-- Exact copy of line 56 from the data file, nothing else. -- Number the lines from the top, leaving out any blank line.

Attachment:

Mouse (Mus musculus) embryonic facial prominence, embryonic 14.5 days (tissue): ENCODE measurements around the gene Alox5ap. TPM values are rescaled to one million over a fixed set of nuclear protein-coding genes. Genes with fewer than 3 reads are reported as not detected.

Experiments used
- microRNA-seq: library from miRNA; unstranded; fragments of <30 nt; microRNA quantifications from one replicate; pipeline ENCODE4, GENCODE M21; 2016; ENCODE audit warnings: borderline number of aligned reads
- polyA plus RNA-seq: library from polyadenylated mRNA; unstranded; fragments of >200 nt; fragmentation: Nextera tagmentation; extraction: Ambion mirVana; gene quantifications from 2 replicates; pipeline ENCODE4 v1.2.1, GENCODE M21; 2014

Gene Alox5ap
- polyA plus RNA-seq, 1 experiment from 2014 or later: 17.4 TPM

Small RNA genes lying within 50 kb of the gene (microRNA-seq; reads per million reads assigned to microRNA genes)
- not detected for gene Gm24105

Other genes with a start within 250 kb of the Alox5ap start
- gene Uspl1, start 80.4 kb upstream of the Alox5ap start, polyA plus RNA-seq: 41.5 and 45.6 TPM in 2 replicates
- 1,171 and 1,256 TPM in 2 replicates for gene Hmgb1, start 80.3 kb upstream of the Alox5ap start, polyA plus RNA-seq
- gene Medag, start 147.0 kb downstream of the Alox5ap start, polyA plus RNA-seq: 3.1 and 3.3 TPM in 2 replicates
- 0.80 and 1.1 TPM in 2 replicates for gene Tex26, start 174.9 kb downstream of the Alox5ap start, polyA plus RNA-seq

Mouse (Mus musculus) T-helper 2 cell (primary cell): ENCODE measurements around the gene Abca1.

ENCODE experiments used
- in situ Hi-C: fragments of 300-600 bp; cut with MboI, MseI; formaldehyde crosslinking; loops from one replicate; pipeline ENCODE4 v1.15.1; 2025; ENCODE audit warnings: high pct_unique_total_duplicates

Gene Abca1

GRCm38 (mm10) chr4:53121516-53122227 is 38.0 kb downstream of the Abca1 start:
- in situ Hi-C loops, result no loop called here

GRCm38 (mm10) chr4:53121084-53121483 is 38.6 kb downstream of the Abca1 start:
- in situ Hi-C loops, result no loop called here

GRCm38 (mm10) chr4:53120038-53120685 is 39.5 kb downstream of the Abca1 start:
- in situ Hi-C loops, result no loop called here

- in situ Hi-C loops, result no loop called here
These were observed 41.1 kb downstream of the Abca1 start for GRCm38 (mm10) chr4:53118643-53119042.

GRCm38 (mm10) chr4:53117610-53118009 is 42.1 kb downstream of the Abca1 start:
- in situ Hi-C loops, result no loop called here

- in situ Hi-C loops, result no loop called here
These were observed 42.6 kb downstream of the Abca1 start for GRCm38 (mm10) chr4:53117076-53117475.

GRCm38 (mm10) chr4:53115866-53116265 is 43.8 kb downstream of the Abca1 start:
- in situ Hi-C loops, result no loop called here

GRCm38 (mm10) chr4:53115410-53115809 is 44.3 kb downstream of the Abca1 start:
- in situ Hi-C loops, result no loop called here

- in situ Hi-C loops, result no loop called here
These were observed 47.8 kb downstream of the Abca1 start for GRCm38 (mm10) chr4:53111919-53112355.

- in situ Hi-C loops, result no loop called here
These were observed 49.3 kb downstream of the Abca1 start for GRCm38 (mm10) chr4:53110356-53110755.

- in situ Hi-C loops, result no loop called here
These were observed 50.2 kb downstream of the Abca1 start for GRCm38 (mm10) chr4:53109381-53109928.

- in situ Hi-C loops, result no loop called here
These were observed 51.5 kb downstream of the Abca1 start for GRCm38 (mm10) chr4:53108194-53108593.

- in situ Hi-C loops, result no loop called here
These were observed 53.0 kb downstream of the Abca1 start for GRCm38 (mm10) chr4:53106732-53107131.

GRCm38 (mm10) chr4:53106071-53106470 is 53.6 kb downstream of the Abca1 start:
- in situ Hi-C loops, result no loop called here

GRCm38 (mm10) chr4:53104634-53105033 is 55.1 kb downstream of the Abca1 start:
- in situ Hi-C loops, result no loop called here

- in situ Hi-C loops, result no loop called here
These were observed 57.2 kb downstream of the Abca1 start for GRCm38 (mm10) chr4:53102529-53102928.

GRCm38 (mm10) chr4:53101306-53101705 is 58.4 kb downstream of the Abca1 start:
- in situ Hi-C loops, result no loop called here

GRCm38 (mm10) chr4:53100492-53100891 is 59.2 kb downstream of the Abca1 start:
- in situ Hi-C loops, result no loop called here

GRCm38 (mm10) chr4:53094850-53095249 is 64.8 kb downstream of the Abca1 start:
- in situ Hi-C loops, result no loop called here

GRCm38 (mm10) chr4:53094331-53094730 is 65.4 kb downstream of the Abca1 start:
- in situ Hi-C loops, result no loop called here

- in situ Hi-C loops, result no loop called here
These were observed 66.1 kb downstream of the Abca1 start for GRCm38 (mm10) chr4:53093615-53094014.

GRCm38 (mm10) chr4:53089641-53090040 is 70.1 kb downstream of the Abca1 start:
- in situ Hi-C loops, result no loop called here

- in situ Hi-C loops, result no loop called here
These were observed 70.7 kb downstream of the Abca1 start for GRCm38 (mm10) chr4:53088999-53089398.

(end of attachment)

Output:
GRCm38 (mm10) chr4:53094331-53094730 is 65.4 kb downstream of the Abca1 start: